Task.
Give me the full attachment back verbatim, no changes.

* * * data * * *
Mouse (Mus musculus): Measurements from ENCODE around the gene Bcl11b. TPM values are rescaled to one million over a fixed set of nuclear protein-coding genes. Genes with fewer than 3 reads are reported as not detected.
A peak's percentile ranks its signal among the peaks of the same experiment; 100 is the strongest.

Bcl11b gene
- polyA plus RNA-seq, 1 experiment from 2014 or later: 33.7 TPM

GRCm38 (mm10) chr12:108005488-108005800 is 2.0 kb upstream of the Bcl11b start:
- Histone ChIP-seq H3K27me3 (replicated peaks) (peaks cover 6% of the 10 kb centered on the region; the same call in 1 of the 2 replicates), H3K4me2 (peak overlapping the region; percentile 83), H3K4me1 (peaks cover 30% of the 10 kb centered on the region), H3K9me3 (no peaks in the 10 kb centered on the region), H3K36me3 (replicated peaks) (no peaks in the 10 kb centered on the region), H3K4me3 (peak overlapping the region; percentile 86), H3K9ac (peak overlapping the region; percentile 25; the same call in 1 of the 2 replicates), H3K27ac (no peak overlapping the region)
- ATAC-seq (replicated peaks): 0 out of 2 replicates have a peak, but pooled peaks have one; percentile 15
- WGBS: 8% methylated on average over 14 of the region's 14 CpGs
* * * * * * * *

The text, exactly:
Mouse (Mus musculus): Measurements from ENCODE around the gene Bcl11b. TPM values are rescaled to one million over a fixed set of nuclear protein-coding genes. Genes with fewer than 3 reads are reported as not detected.
A peak's percentile ranks its signal among the peaks of the same experiment; 100 is the strongest.

Bcl11b gene
- polyA plus RNA-seq, 1 experiment from 2014 or later: 33.7 TPM

GRCm38 (mm10) chr12:108005488-108005800 is 2.0 kb upstream of the Bcl11b start:
- Histone ChIP-seq H3K27me3 (replicated peaks) (peaks cover 6% of the 10 kb centered on the region; the same call in 1 of the 2 replicates), H3K4me2 (peak overlapping the region; percentile 83), H3K4me1 (peaks cover 30% of the 10 kb centered on the region), H3K9me3 (no peaks in the 10 kb centered on the region), H3K36me3 (replicated peaks) (no peaks in the 10 kb centered on the region), H3K4me3 (peak overlapping the region; percentile 86), H3K9ac (peak overlapping the region; percentile 25; the same call in 1 of the 2 replicates), H3K27ac (no peak overlapping the region)
- ATAC-seq (replicated peaks): 0 out of 2 replicates have a peak, but pooled peaks have one; percentile 15
- WGBS: 8% methylated on average over 14 of the region's 14 CpGs